Mentors come in many forms.

For Sherre L. Delaney, who is now a young professional working at the nonprofit Colorado Black Health Collaborative, it was her grandmother who became a primary mentor.  Despite the generation gap, she and her grandmother formed a special bond helping each other live and work in service to the community. 

Sherre’s grandmother, Sherry K. Delaney, has had a long career in the nonprofit space and currently serves as the chaplain of the National Council of Negro Women Denver Section and the Rocky Mountain Regional Alliance. Years ago, during Sherry’s tenure as CEO of a women’s health organization, the younger Sherre began working with her as a volunteer. 

“I began at around 12 years old. We weren’t just granddaughter and grandma. It was mentor-mentee, and my grandmother showed me how to do business. Some mentors will be voices because some of us just don’t know how to operate or communicate in this world. Mentorship was vital because there were so many things that I didn’t understand, and she helped so much,” said Sherre.   

When she was a teen, Sherre recalls having difficulty at home and struggling at times in school. The bond she shared with her grandmother helped her through those difficult times.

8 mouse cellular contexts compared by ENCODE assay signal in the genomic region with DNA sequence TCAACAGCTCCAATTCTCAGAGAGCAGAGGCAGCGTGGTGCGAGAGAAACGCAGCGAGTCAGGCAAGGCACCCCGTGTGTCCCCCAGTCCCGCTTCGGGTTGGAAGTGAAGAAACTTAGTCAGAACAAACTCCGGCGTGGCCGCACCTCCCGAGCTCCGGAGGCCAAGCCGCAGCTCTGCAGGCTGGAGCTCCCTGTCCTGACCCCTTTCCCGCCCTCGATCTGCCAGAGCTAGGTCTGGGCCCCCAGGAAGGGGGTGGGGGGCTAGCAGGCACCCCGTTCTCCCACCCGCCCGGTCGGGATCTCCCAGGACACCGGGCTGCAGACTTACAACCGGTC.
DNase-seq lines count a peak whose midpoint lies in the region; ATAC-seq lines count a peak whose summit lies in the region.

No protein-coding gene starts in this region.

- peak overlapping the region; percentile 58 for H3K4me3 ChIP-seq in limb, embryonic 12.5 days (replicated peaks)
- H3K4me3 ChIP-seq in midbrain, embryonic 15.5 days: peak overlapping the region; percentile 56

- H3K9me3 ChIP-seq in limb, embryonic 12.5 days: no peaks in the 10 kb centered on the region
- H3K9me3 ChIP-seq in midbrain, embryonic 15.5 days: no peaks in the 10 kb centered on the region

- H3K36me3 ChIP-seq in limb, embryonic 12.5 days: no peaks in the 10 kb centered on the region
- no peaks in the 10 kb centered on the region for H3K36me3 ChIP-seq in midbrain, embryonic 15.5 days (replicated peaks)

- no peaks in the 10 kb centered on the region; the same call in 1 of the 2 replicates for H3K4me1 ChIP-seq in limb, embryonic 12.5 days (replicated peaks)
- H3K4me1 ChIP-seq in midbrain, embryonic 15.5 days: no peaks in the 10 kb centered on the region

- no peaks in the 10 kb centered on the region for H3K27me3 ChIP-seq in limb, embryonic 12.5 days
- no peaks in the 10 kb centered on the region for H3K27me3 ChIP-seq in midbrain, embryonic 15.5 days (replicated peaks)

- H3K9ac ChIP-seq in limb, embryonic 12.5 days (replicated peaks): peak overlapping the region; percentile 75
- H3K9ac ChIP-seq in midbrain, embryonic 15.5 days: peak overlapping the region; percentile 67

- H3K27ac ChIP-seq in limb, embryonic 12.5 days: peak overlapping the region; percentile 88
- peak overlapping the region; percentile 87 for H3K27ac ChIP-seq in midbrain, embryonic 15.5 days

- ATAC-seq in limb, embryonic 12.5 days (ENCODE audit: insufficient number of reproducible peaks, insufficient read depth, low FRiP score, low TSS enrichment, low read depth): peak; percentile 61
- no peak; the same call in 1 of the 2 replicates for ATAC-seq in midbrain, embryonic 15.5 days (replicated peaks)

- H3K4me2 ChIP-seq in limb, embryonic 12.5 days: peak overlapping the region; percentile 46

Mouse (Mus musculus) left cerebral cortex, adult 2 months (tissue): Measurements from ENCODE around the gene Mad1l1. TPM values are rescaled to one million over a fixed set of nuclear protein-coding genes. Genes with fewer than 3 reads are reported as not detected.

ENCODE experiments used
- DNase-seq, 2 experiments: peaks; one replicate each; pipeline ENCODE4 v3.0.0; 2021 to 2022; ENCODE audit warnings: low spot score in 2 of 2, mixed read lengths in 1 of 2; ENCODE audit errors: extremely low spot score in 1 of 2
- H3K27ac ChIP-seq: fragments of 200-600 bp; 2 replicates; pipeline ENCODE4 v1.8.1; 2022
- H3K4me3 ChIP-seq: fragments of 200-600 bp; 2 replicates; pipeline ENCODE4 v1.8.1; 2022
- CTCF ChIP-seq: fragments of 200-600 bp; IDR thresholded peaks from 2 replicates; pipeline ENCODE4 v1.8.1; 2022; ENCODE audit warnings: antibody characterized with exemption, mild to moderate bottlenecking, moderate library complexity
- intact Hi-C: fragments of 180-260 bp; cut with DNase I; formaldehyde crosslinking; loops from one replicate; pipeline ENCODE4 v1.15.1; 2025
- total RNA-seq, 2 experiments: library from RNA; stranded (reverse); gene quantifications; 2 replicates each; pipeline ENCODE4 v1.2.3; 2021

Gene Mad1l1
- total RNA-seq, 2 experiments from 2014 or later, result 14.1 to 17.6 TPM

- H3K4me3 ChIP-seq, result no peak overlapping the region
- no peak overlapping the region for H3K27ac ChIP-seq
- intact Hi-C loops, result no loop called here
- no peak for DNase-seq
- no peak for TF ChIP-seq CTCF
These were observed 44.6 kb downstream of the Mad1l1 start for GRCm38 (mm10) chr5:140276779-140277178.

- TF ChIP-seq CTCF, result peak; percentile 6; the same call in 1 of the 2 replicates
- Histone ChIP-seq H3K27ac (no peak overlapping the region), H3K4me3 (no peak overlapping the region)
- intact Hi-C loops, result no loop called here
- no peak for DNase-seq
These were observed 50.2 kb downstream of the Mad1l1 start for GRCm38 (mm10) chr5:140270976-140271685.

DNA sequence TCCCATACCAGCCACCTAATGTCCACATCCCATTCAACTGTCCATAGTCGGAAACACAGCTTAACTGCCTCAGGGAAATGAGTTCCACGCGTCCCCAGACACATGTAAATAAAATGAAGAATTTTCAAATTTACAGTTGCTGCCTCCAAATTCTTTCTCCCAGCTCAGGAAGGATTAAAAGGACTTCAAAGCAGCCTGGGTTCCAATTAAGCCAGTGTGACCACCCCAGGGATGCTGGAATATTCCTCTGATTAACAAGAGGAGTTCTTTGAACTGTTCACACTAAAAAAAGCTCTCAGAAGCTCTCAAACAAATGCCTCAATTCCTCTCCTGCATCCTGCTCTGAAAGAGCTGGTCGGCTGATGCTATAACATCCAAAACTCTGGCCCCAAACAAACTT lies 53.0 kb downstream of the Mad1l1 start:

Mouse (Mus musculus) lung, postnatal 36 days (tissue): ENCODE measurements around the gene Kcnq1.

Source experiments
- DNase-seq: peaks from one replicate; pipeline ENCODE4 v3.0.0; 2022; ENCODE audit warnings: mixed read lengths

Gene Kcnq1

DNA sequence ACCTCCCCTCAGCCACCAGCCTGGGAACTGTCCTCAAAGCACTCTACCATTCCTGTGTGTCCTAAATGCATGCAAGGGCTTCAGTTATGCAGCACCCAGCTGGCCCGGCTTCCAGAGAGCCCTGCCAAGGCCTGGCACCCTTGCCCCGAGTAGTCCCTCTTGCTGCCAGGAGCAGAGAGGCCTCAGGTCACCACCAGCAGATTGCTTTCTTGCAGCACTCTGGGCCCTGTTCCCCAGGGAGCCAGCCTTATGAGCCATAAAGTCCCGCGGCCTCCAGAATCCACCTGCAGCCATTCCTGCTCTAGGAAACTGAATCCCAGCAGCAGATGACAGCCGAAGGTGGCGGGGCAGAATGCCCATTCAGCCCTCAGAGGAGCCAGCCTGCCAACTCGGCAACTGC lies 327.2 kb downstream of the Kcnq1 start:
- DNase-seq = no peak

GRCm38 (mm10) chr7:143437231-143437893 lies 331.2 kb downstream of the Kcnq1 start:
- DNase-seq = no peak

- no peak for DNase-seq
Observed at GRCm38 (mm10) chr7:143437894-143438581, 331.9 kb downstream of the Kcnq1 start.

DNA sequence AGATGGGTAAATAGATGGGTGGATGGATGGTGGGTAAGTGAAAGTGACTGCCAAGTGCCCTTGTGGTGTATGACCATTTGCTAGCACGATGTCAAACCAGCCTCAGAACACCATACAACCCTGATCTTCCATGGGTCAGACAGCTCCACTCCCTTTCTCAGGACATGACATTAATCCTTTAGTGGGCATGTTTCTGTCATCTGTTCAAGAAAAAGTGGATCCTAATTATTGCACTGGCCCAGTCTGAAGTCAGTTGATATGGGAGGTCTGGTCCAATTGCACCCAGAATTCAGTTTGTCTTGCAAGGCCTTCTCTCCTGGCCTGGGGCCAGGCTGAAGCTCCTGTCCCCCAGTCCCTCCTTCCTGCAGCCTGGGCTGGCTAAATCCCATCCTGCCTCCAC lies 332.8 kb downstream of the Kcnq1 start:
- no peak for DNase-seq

“She was the only person that understood and that I could talk to,” said Sherre.

It turns out, her grandmother knew how to step into a mentoring role because someone had done it for her when she was young. 

 “My mother passed away when I was 11, and I had a friend who lived around the corner, and it was getting dark. Her mother said, ‘You better get home for your mom. She’d be worried about you.’ I responded, “My mother’s dead.’ She asked, ‘Who’s at your house?’ I said, ‘An older sister.’ She asked me to get her and bring her back to her. This woman stepped in, and she took me under her wing and loved me. That was the important part. It was love and the relationship of a mentor,” said Sherry K. Delaney.

That mentor was the late Hazel Whitsett who was well known in the community for her charitable work and nonprofit efforts. Whitsett taught her the skills and life lessons that allowed her to grow, adapt and thrive today. 

“It was just wonderful. It was a relationship where it became natural to want to give back. It became part of me, and if that’s who you are in nature, it’s easy to nurture others,” said Sherry K. Delaney. 

Now she’s proud to have come full circle, helping her granddaughter in the same way — even in the same industry — as her mentor. 

Written in collaboration with the Colorado Black Health Collaborative. 

Learn more about the need for youth to have mentors in this article from Dr. Shakari Lee at the Colorado Black Health Collaborative.

Forward Together Team

The Forward Together team is composed of Coloradans like you. We're here to help you build and strengthen your relationships with the young people in your life through their growing and developing years.